You ended up interviewing and covering some big names in the mag like Gilles Peterson and Ken Loach, as well as early reviews of bands like Nirvana, Oasis and Radiohead. Do you look back on them now and wonder if they remember you?
It's only since I dug all the back issues out for archiving that I realised we had covered a lot of the bigger stuff. When we ran the review of Radiohead playing the tiny Imperial pub on St James’ Street we had no idea how big they were going to get. I wasn't that interested in the mainstream anyway, my interest was local bands and local music. It was a bit of a bugbear to me that some of our writers were constantly asking to review bands at Rock City, when there was a pile of demo tapes from unsigned bands on the desk waiting to be reviewed. 

What I'm most proud of now is the writing and the writers. The standard was really good and everyone sent stuff into us for nothing. The most important thing for me was that we could provide a platform for writers and culture in Nottingham, regardless of what they wrote about. 

Why did you stop publishing in ‘98? 
The desktop publishing revolution killed us, basically. I didn't realise it at the time but we had published pretty much through a recession and the cheap advertising made it attractive to people. Quark Express, which was the main design software at the time, became available for PCs. When we came out of that, everyone started to make their own posters and flyers instead. 

Also, when we started each venue or club would concentrate on a particular genre of music. But the house and dance music scene really kicked all that up the arse and so every venue put on different nights with different promoters and they all wanted to be more specific with where they put their adverts and flyers. We basically ran out of advertising at that point and couldn’t afford to carry on printing. 

What did you do after, were you still putting on gigs?
I tried to, but also around that time some of the venues I used changed; for example Sam Fays on London Road was sold to Hooters. It was a great venue and they didn't charge me to use the place, so we could put on bigger bands there. Those guys also took over the Old Angel and I was putting on four or five gigs a week there as I was in charge of the bookings. I was making money from it and the money from the gigs would go into the magazine, but it all started to dry up. I also think the local live music scene just wasn't as popular in the late 90s because of the dance music boom. It ran its course and that was it. 

Tell me some of your best memories from that time...
Discovering new music was probably the main thing for me. As well as the bands, I used to go to a lot of raves and listen to a lot of dance music at home. Your ear becomes tuned to whatever it is you listen to most. One day in the postbag, we got this 12-inch blood red vinyl copy of the full-custom gospel sounds of the Reverend Horton Heat from Sub Pop. I stuck that on the record deck and I thought, “Bloody hell, rock and roll!” I still listen to that now and saw them at the Rescue Rooms fairly recently.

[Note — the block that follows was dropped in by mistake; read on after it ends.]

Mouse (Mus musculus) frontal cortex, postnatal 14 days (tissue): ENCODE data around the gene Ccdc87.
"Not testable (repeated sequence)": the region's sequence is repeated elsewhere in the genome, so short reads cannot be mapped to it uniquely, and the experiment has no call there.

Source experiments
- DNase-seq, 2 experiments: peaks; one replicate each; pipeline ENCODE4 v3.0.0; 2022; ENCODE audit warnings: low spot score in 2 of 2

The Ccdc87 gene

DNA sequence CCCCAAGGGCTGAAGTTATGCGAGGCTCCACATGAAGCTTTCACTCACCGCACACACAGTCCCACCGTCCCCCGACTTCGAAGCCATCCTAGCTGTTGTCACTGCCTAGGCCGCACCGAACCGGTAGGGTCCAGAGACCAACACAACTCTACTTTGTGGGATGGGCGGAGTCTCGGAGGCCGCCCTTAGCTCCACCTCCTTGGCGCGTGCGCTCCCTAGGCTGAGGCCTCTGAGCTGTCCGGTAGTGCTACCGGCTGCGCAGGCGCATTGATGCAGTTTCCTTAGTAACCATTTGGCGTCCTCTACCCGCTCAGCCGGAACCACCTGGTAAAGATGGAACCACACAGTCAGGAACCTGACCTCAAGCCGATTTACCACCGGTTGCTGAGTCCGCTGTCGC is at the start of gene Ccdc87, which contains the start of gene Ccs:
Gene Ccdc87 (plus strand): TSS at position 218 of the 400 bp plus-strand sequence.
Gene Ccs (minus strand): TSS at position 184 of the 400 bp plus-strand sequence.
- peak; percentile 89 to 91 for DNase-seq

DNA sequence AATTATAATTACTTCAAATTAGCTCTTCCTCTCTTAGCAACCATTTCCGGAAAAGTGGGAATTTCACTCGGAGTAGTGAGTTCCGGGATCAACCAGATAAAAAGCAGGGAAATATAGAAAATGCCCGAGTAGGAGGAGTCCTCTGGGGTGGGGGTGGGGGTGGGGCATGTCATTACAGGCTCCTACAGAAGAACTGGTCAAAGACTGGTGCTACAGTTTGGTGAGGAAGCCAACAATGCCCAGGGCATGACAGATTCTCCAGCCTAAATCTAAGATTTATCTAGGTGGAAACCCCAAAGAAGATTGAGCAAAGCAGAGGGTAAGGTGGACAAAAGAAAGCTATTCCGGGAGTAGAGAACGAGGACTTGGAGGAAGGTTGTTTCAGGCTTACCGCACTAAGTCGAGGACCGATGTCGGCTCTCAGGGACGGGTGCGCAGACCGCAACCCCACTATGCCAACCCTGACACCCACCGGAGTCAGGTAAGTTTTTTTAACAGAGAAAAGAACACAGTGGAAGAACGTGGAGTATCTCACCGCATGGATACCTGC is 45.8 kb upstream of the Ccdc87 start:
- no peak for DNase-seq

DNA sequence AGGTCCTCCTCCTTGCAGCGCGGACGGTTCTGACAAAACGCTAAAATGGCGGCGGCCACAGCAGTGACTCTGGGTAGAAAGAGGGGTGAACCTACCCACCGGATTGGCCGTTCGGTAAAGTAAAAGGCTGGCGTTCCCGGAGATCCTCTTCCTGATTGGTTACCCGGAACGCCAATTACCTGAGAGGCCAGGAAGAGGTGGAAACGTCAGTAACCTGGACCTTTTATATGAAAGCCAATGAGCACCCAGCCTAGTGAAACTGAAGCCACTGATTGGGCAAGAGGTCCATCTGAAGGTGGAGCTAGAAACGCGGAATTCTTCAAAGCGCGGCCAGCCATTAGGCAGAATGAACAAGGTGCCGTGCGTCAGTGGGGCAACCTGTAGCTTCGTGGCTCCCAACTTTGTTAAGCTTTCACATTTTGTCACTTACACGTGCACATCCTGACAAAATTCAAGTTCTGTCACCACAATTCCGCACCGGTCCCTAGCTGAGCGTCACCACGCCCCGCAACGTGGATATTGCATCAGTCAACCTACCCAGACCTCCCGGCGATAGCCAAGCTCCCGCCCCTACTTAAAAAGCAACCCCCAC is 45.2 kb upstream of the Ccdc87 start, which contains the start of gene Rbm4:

What were your worst memories? 
It was always about not having enough money and having difficult conversations with the printer. It was often difficult to publish the next issue and that's why there are some gaps in the archive, because we'd have to miss out some months here and there. 

Is there anything else you'd like to say? 
Overall, there is a smell of fried onions. 


Our work with Overall

Thanks to the Heritage Lottery Fund we at Leftlion have been working on an archiving project with Paul and Overall. The work we are doing is:

  • Creating a free-to-access online archive of the magazine. This will go live in January on overallmag.com for all to see.
  • Launching a one-off printed celebration issue of Overall. This will be released at the end of January 2020 and stocked in various venues across the city until it runs out. 
  • Putting on a reunion party for those who remember the magazine. This will be held at the Angel Microbrewery on Saturday 18 January 2020 and features live music from Christian Reilly (musical comedian), Chris Olley (Six By Seven) and Last Sons (Duke01 and Furious P).

Tickets available from gigantic.com

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LeftLion is Nottingham’s meeting point for information about what’s going on in our city, from the established organisations to the grassroots. We want to keep what we do free to all to access, but increasingly we are relying on revenue from our readers to continue. Can you spare a few quid each month to support us?